Right outside of the 24-hour lab in Howard Hall are what feels like the smallest restrooms on campus. The single-person lavatories are so tiny inside that it is almost impossible to move without slamming into a wall. It makes even the most basic functions of a bathroom, like washing your hands or flushing, nearly impossible. These bathrooms lack the space that it needs to be considered a luxurious bathroom. Moreover, the vestibule that serves as a waiting area is constantly crowded with people anxiously waiting their turn to enter the jail-cell type restroom that it discourages students from attempting to wait in line. This restroom does serve its purpose for those students who need to take a quick leak while up all night studying or finishing their term papers.

4. Student Center – Third Floor

Although it is a cozy and decently sized restroom on the upper level of the Student Center, its downfall is that it’s the only one up there. The third floor of the Student Center is home to most of the club offices, as well as the Office of Counseling and Psychological Services. With so many offices and people that will be potentially fighting over toilet time, I find it strikingly odd that there is only one single-person restroom on that floor for both men and women. The poor ventilation does not help the cause either, because once there’s a lingering smell in these bathrooms don’t count on it going anywhere fast.

3. Edison Hall – Second Floor

When I walked into both the men’s and women’s restrooms, I was suddenly bombarded with childhood memories of my elementary school and the little boy’s room there. The paint colors used in my elementary school restrooms significantly resemble the paint used to color the stalls of the restrooms in Edison Hall. Both the women’s and men’s room are outlined with blue tile, which leads me to believe that they were both used as men’s rooms at one point. The women’s room did have a few amenities that were found nowhere else on campus: a TV tray table in case you want to cram for a test before class, and a wicker shelf that housed over 20 rolls of toilet paper and plenty of liquid soap. If you’re one of those people who constantly worries if there is enough toilet paper for you, this might be your go-to bathroom, although to me it reminds me of a facilities management storage closet with a complimentary bathroom.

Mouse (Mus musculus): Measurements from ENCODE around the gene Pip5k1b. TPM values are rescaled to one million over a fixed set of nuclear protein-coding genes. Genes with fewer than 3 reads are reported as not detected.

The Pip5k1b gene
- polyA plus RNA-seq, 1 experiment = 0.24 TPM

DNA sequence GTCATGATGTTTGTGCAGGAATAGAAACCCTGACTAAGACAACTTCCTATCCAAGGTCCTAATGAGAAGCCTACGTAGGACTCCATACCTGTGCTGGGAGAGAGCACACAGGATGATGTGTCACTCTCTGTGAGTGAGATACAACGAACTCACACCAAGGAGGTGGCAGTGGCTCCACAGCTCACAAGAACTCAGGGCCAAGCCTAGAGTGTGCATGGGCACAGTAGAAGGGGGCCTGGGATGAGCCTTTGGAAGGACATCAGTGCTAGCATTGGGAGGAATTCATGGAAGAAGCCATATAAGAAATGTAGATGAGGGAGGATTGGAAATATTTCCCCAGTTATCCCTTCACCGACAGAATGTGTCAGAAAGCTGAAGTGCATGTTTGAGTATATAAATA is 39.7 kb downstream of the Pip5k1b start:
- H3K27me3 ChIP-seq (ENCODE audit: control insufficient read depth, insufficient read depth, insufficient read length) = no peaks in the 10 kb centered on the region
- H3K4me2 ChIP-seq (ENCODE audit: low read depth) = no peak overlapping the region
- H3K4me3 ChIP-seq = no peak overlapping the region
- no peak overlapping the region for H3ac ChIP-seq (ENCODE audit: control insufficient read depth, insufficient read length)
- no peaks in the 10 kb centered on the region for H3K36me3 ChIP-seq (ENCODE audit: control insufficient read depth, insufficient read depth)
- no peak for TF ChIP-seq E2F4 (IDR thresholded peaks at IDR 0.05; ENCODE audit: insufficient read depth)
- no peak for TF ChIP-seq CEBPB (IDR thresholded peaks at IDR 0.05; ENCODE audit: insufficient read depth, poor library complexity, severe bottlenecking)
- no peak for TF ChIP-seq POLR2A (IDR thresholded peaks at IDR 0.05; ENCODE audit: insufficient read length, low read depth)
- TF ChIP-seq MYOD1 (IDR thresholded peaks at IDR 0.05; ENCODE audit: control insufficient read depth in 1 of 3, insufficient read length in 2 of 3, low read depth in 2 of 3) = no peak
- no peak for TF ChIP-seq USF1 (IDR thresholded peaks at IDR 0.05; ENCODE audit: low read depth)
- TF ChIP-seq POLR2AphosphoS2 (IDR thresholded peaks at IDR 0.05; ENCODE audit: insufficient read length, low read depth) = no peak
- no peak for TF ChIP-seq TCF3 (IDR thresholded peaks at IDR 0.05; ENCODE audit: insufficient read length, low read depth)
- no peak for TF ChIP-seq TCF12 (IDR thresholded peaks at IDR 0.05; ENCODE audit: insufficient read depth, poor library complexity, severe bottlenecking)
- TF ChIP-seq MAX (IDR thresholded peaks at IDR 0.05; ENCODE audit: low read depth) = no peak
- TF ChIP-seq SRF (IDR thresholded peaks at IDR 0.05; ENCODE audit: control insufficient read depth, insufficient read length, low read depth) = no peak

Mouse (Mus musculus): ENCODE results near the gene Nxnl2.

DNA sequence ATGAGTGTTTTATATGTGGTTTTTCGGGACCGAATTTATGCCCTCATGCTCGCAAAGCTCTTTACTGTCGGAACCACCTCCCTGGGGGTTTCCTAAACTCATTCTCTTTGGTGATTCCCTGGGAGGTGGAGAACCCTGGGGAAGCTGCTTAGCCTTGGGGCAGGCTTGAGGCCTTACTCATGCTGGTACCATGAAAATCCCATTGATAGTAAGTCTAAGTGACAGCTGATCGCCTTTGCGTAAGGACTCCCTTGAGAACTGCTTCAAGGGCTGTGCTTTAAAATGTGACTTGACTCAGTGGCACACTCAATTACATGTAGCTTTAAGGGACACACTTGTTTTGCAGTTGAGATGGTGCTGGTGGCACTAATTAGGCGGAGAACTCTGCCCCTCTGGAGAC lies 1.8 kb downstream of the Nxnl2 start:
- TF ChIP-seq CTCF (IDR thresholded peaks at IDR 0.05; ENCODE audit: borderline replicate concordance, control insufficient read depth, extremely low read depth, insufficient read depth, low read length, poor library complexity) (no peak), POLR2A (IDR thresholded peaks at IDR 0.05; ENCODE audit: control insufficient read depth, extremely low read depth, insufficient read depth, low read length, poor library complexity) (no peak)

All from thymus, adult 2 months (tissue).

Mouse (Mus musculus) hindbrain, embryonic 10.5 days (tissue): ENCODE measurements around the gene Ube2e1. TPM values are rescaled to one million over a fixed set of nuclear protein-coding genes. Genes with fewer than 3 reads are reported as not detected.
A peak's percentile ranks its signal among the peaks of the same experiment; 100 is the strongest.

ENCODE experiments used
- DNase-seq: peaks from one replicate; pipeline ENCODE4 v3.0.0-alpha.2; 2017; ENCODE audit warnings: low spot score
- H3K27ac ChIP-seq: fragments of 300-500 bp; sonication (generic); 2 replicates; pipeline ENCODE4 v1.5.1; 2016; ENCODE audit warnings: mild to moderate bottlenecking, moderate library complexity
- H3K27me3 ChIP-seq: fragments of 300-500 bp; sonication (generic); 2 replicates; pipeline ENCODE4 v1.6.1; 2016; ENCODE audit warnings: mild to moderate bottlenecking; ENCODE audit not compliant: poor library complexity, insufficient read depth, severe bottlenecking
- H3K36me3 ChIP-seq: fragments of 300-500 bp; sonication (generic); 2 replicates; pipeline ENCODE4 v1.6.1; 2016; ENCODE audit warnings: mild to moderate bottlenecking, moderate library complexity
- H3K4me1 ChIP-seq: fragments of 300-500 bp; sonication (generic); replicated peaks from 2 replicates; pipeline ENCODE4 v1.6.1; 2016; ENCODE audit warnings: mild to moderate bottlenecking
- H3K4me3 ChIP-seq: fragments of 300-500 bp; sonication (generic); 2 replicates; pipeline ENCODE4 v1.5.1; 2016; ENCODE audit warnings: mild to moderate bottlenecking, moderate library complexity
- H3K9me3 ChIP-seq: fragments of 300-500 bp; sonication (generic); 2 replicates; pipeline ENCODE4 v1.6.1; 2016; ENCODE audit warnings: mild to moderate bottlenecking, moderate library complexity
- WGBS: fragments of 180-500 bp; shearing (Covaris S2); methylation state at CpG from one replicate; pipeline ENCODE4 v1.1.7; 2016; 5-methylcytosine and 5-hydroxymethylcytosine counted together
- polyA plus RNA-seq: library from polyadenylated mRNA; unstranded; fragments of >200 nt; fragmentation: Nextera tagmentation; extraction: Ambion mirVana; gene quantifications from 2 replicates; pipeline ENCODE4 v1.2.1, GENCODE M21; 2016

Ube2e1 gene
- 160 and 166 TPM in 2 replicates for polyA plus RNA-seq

2. Rechinitz Hall

If you have ever been in the new art building, you may have noticed that the floor plan is hard to navigate, which has a negative impact on the placement of the restrooms on the list. Trying to locate the bathrooms in Rechnitz Hall makes you feel like a mouse in a maze trying to get to the cheese; having to go upstairs, then downstairs, then through the Art Gallery, (if it is unlocked), then through a classroom mid-lecture and finally down a hallway. It is a complete burden, especially while doing the pee-pee dance the whole time. I would recommend avoiding the building as a whole, even if you need to use the restroom during class in Rechnitz Hall. It’s easier to just walk to Plangere or the Student Center than finding your way around the building, which is just as easy to navigate as a Jackson Pollock painting.

1. Magil Commons – Dining Hall

This is a no brainer. Hundreds, maybe thousands of students utilize the Dining Hall everyday, and a good majority of them use the bathroom either before or after their meal. There just isn’t enough manpower from facilities management or ARAMARK to keep it clean. Elizabeth Bennett, a senior, expressed her dissatisfaction with the restrooms by saying, “I just feel like they never are clean or they just seem like they’re [dirty] because they are so old and ugly.” If privacy is your thing, these restrooms are not for you. With so many people coming in and out, its not exactly discreet. Remember, what goes in, must come out and these restrooms look like yesterday’s dinner.

BEST: